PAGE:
Winter is a beautiful time of the year here in rural Lanark, Ontario. These are Algonquin lands, which sit within a vast area between the Ottawa and Mattawa Rivers and remain the traditional and existent territory of our people; meaning, it is unceded. For some 50 years I’ve lived upon and tended to 500 plus acres of diverse habitat ranging from mature forests and marshlands to grasslands and all manner of terrain indicative of the Canadian Shield. This property is bordered to the south by the region’s Mississippi River, to the west by McCullochs Mud Lake, and comprises habitat for diverse species of plants and animals. On any given morning from my back porch, I have the privilege of greeting rabbits, deer, eagles, wild turkeys, coyotes, wolves and even the occasional moose or bear.
Living within this environment is a privilege, but not one born of manufactured entitlement. Rather, it is the result of an inherent love for the land, a cultural comprehension of how all things are connected, and the recognition of and respect for natural law. By referencing natural law, I speak about the observable law relating to natural phenomena, the action and reaction and cause and effect involving all elements and lifeforms within our universe. But equally important as part of this definition is to see natural law as a body of unchanging moral principles that should serve as the basis for all human conduct.
In our Algonquin tradition, this is perhaps best described as Ginawaydaganuc. Although its translation is not easily conveyed, it essentially emerges as a concept that means or embraces all of life. Within that embrace the understanding of all of life includes mental or intellectual, physical, emotional, and spiritual considerations and perspectives. All of these elements are needed to establish a healthy and balanced connection to the lifeforms, elements, and energies that make our human life possible. If you don’t have all of those pieces in place then you're not properly aligned or appropriately connected.
Ginawaydaganuc is what guides my path to try and live within the carrying capacity of our local environment and to have as little impact as possible upon the broader ecosystem we all share. At home we utilize solar panels to generate all our electrical energy needs. We conduct sustainable selective harvesting of trees within our forest to provide fuel for heating through highly efficient wood furnaces. And we both hunt and grow a large garden to produce foods that are preserved in a variety of ways to supplement our annual food supply.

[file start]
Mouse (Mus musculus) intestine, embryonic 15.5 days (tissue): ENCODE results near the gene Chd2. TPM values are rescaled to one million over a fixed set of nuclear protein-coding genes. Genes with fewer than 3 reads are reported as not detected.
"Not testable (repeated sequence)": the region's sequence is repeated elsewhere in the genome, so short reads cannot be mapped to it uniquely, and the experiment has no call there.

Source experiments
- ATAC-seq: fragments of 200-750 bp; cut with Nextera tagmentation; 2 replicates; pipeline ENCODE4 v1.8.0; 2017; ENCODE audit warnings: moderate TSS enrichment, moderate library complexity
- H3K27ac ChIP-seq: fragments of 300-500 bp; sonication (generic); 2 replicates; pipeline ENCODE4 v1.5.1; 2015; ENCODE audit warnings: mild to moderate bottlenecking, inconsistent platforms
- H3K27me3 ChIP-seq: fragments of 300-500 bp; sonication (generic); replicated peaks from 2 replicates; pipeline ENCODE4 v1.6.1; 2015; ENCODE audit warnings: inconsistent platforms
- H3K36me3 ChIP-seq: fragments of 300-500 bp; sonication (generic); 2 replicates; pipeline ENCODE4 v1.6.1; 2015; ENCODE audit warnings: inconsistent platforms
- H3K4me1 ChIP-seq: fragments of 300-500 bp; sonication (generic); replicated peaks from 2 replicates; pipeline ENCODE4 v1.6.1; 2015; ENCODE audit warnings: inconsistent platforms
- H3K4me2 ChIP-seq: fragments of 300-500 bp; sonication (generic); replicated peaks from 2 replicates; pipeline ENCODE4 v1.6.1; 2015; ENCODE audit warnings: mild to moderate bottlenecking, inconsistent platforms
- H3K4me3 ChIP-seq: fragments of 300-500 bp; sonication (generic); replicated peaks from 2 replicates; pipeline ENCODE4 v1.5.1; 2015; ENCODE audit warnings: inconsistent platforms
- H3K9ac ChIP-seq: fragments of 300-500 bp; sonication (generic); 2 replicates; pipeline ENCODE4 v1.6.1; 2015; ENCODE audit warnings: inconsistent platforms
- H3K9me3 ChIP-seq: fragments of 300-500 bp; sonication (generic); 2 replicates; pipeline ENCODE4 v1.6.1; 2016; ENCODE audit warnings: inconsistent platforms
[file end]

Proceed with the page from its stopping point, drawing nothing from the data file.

This same concept is what guides Plenty Canada as well. We recently completed the installation of an expanded solar voltaic system that, as you will read about in this edition of our contact newsletter, has transformed our office into a carbon negative facility. Our organisation produces more electricity than it consumes. I’m very proud of everyone who contributed to making manifest a vision we’ve held for a long time.
It’s not easy to transition oneself or one’s business or organisation or agency to sustainable practices. But at each and every level such efforts have become crucial. In his 2020 address, “The State of the Planet,” Secretary-General of the United Nations António Guterres painted a stark picture of the circumstances in which we now live. In his passionate and fact-filled speech, he delivered a substantial list of scientific, which is to say, evidence-based, determinations documenting the dramatic changes we observe happening to the earth, its lands, waters, and sky.